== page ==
Author: Monty G. Marshall
Monty G. Marshall is a research professor in the George Mason University School of Public Policy and director of research at the Center for Global Policy. He established and directs the Center for Systemic Peace; he also directs the Armed Conflict and Intervention (ACI) and Polity IV data projects, which provide annual assessments of violent conflict and governance in all countries of the world. He has been a senior consultant with the U.S. government's Political Instability Task Force since 1998. Dr. Marshall's publications include the Global Report on Conflict, Governance, and State Fragility series; Conflict Trends in Africa; and Third World War: System, Process, and Conflict Dynamics.
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Maximalist finds lessons in the past that anticipate and clarify our chaotic present, revealing the history of U.S. foreign policy in an unexpected new light. More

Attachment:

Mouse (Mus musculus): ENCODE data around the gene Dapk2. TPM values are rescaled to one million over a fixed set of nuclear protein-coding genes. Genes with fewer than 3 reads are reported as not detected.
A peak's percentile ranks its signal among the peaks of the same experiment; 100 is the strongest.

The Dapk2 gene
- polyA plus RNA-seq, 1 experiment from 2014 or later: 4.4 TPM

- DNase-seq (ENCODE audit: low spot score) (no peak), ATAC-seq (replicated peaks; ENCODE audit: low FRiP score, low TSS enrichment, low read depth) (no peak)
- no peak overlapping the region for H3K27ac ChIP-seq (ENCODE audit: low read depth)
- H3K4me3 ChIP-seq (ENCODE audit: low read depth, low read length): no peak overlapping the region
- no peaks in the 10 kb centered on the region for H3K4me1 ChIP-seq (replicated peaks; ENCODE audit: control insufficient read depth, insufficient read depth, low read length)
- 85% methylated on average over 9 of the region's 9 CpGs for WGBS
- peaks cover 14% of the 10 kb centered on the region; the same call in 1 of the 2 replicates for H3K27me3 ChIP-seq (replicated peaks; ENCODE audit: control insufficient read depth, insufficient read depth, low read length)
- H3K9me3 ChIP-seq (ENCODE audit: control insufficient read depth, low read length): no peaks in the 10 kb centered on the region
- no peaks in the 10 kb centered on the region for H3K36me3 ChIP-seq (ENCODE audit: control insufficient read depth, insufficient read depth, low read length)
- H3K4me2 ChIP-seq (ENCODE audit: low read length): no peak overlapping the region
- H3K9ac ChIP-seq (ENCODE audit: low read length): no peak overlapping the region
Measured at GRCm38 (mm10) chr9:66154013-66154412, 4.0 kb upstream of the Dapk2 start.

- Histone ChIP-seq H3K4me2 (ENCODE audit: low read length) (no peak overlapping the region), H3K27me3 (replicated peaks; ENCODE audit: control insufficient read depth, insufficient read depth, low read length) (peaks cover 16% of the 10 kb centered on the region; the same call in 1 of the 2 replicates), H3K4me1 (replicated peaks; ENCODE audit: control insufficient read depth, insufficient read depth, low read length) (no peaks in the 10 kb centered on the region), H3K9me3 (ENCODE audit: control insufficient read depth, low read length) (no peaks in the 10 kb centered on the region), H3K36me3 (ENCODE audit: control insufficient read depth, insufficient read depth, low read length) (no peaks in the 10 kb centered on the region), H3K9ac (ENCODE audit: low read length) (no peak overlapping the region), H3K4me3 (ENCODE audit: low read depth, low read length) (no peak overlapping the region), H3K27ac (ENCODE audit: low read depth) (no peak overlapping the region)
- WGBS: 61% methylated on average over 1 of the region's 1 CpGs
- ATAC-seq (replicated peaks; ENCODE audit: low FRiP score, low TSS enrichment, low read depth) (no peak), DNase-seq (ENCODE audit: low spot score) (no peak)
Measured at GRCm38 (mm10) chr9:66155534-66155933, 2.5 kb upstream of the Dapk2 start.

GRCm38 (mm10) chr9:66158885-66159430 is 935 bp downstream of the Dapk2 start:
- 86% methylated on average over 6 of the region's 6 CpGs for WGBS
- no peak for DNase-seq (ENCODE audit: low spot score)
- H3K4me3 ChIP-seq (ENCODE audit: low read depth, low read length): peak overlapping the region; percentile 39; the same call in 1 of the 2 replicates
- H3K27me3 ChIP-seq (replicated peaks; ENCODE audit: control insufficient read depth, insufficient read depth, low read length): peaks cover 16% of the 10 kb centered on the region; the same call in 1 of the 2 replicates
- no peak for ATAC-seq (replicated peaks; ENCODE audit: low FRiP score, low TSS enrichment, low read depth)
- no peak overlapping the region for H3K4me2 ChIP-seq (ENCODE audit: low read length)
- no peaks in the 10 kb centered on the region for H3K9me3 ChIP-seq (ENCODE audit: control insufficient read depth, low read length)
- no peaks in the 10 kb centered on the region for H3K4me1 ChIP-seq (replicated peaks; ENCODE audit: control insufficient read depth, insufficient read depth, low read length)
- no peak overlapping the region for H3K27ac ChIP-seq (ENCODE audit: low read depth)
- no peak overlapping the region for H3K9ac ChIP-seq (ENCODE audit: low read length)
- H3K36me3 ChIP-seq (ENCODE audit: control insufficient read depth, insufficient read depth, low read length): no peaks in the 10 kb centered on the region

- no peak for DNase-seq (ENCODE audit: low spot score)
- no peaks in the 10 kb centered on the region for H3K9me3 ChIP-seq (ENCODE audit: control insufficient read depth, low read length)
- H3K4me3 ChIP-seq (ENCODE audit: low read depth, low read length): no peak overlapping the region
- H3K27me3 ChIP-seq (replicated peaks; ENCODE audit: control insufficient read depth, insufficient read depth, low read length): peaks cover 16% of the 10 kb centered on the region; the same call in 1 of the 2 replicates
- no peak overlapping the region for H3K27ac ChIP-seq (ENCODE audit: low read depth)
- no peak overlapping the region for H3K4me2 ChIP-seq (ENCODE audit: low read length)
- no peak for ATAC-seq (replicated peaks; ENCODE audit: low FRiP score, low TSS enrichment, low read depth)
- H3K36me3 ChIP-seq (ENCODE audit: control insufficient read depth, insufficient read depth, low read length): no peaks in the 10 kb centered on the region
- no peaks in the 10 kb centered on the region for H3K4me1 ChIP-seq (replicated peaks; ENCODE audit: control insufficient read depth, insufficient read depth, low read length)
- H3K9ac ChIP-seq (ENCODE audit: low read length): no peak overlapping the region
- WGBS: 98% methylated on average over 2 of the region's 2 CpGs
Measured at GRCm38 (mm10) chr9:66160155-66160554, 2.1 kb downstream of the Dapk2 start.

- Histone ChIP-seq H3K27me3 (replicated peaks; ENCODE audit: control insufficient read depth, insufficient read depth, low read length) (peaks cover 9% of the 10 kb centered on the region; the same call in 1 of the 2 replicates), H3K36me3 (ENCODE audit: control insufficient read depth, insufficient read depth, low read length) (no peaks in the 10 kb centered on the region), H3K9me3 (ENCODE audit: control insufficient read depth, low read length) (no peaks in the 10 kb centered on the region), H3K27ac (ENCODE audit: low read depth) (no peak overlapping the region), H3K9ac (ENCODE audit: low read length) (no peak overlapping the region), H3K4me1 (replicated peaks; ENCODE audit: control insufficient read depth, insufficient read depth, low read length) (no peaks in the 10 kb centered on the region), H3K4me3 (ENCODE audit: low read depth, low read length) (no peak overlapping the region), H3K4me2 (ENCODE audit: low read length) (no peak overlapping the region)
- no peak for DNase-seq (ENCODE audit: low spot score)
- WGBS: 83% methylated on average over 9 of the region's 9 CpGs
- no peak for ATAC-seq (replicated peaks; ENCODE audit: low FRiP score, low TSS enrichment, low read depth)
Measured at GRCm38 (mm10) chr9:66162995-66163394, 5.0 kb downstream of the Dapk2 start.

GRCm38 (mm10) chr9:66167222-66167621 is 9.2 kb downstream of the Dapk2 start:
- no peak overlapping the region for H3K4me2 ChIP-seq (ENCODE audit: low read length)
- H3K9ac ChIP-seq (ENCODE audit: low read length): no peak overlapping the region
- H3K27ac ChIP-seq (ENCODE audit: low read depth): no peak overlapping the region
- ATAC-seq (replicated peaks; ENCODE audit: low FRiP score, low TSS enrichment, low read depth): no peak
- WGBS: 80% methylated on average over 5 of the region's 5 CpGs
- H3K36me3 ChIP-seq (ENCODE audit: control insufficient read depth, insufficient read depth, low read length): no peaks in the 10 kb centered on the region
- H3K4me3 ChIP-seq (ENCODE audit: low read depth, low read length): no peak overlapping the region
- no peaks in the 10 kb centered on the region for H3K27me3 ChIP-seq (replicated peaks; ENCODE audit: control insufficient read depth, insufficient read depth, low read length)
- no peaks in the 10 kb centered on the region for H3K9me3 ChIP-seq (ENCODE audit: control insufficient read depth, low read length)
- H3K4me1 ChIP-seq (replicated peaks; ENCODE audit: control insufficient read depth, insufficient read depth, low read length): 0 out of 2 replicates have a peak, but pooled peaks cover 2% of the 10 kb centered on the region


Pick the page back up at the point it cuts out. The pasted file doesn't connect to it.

By All Means Necessary
This clear and authoritative book presents a sweeping account of China's global resource quest and the unrivaled expansion of its economy. More
No Exit from Pakistan
The story of the tragic and often tormented relationship between the United States and Pakistan, and a call to prepare for the worst, aim for the best, and avoid past mistakes. More
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Independent Task Force Reports
New Council Special Reports
Limiting Armed Drone Proliferation
The authors argue that it is essential to begin working now to expand and establish rules and norms governing armed drones, thereby creating standards of behavior that other countries will be more likely to follow.
Reorienting U.S.-Pakistan Strategy
The author examines Pakistan's complex role in U.S. foreign policy and advocates for a two-pronged approach that works to quarantine threats while integrating Pakistan into the broader U.S. agenda in Asia.
Afghanistan After the Drawdown
The authors assess the political, security, and economic challenges facing U.S. policymakers in Afghanistan and evaluate a range of policy options.
Complete list of Council Special Reports
Now Available: Foreign Policy Begins at Home
New Foreign Affairs eBook: Tiananmen and After